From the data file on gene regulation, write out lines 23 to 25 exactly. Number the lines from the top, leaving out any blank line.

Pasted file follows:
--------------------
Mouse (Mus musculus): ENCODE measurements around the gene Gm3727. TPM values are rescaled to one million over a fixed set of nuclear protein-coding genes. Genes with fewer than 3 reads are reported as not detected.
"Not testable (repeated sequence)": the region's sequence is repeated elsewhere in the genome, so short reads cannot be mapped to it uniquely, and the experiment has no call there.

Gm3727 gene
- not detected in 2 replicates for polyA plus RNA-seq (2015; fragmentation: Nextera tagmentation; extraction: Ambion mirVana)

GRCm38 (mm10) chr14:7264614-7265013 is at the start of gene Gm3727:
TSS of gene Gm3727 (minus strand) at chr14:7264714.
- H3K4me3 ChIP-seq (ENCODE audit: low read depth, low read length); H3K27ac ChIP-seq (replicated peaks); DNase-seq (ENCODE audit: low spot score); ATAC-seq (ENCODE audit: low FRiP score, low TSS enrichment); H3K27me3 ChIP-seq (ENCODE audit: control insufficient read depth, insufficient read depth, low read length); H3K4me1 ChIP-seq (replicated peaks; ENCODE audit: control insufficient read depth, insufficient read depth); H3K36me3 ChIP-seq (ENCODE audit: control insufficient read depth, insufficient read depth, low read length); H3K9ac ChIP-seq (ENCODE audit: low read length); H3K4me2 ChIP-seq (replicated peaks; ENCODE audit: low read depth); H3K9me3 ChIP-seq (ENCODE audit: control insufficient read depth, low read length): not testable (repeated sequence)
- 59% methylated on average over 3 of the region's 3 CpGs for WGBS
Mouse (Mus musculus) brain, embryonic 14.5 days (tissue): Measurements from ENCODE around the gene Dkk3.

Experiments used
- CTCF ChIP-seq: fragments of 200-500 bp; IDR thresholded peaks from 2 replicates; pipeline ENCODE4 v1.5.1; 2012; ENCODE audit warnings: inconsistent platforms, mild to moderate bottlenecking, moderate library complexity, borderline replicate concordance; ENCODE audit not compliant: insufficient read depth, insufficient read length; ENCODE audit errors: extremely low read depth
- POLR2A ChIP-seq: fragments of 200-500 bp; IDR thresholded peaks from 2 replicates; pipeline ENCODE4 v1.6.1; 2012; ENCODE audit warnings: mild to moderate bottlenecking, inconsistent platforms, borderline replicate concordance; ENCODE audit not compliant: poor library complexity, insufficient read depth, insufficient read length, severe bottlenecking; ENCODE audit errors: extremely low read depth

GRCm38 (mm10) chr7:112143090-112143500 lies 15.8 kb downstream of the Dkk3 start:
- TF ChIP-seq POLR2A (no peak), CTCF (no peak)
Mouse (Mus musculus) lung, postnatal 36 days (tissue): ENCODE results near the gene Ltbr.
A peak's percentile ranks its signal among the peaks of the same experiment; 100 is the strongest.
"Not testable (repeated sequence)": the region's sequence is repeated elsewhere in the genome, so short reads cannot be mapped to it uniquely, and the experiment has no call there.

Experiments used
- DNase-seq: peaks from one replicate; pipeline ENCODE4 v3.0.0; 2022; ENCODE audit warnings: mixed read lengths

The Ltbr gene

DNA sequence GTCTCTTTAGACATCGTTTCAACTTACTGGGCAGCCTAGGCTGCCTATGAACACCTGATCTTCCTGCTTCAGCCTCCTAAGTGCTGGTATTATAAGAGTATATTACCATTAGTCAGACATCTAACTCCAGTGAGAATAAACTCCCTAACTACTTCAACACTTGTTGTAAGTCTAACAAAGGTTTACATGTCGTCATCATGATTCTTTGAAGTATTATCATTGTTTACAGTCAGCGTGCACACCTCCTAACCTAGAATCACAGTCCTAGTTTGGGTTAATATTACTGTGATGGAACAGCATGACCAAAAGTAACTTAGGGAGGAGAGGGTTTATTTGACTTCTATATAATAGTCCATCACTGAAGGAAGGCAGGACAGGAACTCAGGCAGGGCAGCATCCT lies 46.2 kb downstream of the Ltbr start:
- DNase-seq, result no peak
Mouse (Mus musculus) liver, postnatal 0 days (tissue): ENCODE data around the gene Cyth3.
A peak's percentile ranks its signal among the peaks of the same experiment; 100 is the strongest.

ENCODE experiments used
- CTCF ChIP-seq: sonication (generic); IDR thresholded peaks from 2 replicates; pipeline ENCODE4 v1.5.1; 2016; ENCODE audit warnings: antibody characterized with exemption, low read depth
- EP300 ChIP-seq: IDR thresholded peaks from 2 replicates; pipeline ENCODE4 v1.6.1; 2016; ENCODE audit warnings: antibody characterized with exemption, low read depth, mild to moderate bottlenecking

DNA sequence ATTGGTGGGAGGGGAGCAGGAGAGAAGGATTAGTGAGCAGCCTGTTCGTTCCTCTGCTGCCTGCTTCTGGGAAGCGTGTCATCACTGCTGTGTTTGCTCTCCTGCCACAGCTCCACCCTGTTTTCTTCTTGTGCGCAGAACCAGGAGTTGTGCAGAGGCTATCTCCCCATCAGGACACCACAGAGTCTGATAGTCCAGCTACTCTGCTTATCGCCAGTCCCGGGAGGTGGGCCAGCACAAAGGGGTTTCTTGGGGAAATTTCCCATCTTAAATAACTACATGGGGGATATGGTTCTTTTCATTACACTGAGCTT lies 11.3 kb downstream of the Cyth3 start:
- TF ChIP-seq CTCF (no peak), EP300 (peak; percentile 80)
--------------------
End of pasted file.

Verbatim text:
Mouse (Mus musculus) liver, postnatal 0 days (tissue): ENCODE data around the gene Cyth3.
A peak's percentile ranks its signal among the peaks of the same experiment; 100 is the strongest.

ENCODE experiments used